Lady Slipper Cove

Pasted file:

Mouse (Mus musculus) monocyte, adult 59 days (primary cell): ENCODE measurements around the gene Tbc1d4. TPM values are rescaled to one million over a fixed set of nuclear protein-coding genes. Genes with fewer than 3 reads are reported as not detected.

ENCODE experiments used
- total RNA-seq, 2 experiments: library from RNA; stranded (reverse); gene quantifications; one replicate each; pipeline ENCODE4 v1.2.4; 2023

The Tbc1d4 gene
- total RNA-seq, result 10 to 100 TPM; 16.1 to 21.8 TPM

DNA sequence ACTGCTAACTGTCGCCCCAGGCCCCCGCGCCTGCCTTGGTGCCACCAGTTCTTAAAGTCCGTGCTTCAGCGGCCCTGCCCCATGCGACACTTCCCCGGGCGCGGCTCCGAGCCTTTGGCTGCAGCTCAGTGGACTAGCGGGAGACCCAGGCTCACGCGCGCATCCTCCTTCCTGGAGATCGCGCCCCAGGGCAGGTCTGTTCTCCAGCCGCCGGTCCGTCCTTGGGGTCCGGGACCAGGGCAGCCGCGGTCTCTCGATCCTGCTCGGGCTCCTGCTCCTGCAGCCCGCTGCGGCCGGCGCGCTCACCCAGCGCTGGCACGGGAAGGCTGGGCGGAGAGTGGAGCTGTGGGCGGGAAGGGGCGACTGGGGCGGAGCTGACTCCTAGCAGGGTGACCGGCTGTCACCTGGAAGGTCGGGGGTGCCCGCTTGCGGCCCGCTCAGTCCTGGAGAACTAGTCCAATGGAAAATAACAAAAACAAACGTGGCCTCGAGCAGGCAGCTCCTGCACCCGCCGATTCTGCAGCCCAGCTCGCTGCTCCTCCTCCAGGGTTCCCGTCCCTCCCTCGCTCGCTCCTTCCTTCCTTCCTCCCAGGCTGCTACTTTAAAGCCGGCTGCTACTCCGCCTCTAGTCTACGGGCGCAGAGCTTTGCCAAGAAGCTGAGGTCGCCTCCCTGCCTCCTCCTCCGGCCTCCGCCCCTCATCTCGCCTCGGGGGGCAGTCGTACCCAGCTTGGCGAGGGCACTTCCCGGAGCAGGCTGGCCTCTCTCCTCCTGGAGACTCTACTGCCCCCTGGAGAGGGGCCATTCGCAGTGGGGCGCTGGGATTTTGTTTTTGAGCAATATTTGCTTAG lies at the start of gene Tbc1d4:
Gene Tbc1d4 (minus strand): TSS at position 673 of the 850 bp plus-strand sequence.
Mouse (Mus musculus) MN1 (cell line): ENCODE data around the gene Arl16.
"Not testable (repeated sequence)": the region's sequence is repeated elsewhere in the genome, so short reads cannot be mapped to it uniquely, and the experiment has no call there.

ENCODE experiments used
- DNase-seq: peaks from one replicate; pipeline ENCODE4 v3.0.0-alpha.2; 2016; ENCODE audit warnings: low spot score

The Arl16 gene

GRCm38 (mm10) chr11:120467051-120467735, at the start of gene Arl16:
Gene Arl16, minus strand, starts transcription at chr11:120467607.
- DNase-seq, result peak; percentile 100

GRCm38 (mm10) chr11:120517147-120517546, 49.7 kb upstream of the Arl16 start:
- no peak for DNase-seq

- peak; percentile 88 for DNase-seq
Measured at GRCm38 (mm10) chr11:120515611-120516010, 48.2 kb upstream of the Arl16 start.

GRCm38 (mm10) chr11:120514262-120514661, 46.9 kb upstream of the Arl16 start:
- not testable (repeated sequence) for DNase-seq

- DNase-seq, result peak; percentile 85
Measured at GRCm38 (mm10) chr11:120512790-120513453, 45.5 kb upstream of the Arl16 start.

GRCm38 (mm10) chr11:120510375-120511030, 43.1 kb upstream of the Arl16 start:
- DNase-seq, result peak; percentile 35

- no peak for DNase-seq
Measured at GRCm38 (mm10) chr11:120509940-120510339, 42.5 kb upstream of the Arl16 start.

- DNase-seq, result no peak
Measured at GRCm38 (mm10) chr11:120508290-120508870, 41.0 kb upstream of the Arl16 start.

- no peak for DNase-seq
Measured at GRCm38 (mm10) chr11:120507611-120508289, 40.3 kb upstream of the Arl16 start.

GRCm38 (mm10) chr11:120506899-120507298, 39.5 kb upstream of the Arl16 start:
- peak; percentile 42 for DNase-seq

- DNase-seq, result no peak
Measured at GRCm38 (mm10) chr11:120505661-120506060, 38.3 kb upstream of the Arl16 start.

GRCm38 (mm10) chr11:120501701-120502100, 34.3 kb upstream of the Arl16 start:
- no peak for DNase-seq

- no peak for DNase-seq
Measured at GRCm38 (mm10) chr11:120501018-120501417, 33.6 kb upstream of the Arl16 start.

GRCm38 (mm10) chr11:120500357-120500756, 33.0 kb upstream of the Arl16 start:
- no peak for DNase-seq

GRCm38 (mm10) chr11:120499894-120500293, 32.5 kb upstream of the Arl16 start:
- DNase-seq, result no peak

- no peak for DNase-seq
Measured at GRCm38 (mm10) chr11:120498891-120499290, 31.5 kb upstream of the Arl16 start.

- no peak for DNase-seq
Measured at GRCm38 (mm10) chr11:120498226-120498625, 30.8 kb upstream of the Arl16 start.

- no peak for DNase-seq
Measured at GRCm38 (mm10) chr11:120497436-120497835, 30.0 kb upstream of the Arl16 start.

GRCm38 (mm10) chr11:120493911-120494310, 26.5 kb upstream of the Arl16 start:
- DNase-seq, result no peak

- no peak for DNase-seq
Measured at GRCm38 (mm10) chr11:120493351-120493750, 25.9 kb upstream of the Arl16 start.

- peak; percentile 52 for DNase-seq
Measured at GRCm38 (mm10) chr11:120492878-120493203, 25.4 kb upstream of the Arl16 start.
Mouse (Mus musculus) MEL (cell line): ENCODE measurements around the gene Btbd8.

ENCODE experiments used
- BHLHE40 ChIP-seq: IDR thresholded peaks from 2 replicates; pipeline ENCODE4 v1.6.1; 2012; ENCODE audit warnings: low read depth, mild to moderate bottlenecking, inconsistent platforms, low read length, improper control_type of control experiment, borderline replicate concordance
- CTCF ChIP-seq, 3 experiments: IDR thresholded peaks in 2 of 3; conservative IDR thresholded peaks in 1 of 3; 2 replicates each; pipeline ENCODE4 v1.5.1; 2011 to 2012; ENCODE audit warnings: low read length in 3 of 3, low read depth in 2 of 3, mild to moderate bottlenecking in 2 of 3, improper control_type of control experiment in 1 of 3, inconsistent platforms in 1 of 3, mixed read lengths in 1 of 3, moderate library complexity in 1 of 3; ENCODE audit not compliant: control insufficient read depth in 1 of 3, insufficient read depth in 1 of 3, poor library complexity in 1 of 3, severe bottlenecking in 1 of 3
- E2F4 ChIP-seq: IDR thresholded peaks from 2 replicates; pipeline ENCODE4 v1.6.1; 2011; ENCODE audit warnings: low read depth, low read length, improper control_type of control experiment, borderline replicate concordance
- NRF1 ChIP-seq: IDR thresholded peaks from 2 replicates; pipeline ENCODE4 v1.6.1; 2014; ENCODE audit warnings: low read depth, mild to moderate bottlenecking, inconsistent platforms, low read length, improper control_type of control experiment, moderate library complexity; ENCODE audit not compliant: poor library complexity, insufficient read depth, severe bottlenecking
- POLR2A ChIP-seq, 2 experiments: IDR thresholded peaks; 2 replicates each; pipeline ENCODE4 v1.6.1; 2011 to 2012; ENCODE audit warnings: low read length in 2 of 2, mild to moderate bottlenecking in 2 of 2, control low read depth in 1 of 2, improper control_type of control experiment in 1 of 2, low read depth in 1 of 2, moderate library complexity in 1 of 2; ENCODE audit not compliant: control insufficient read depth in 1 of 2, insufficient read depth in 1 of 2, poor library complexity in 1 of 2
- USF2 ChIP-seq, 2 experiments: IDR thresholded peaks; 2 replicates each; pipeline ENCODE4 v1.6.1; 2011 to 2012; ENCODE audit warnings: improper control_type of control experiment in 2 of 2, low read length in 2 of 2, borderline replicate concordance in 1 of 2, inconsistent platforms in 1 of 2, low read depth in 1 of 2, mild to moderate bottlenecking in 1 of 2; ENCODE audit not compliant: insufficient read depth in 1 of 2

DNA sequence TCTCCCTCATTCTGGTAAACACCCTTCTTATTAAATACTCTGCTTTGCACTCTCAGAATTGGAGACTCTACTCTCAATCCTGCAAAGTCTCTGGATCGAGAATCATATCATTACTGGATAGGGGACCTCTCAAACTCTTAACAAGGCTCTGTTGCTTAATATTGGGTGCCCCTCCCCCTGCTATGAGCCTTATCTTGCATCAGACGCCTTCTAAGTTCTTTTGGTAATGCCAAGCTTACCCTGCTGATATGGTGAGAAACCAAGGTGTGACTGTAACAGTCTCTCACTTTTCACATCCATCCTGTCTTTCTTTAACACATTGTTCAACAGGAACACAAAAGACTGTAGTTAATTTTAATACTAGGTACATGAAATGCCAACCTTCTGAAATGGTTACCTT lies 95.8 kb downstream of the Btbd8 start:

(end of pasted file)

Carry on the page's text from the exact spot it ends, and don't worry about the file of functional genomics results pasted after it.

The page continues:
Always referred to as “The Farm” or “The Country” when I was growing up, I decided in recent years to call it “Lady Slipper Cove” because several years ago, I found lady slippers growing and blooming here. The picture of a pink lady slipper in the sidebar was taken on my farm in May, 2005. Because this is a favorite part of my world, I decided to name this website after it, in case you have been wondering where the name came from. This farm has been in my family since before the Civil War and has been divided many times among Moore descendants, and my portion today is 70 acres. My great-great grandfather settled here, and he was the grandson of Stephen Moore of Mt. Tirzah. See the Stephen Moore blog post. My mother, Sara, and her siblings (Alma, Jenny, Lula, and Bill) grew up in a log cabin on a site just to the east of the current frame house. The log cabin in this picture was built by my Uncle Bill and he alternately lived between the “big” house and this four room cabin. In 1925, the family’s log cabin burned to the ground. Lore has it that my grandmother (Rosa) carried her new Singer sewing machine out the door on her back. That machine must have outweighed her 125 pound frame. The family members split up among nearby relatives until the new house could be built. My grandmother loved to tell stories and she gives this account of why my grandfather died in August that year. She was very superstitious and believed his death occurred because he started a project (cutting lumber for the new house) on a Friday! Her superstition said that “if you could not finish whatever you start on a Friday, you would not live to see its completion!” She has had me so convinced that even today I will not start reading a book on a Friday. It is said that it was such a cold day in August (1925) when they buried my grandfather, that they had to light a fire in the stove to keep warm. The house was built and the family was reunited. It consisted of four rooms and a hall. At this time, there was no kitchen, for fear of fire – so the kitchen was a separate building behind the house. A few years later, Uncle Bill, who was a carpenter, added a kitchen, pantry, and back porch. The cabinets you see here were built by Uncle Bill also. Later still around 1950, Aunt Alma had two more bedrooms finished upstairs. 1948 was a big year because electricity reached the farm, and the house was wired. Until then, there had been no indoor plumbing, bathroom, etc. The back porch was enclosed and a bathroom was built. This occurred when I was five years old and I still remember when the overhead lamp in the big room burned kerosene. Aunt Alma would light a fire in the refrigerator; I still have a hard time explaining how a fire in that contraption could produce ice. Originally there were two bedrooms downstairs – Grandma slept in one of them and Aunt Alma slept in the other. Bill, the only other family member living at home, either slept in the big room – today the dining room, or later upstairs in the west bedroom. My sons, Greg and Brian, have both told me separately of “footfalls” they have heard when sleeping upstairs and they have been the only ones in the house. Does Bill still roam around? I have not heard him. Since I took over the house in 1985, I have added some modern conveniences, but I have tried to keep all the original character of the home, including not painting the front two rooms and hall.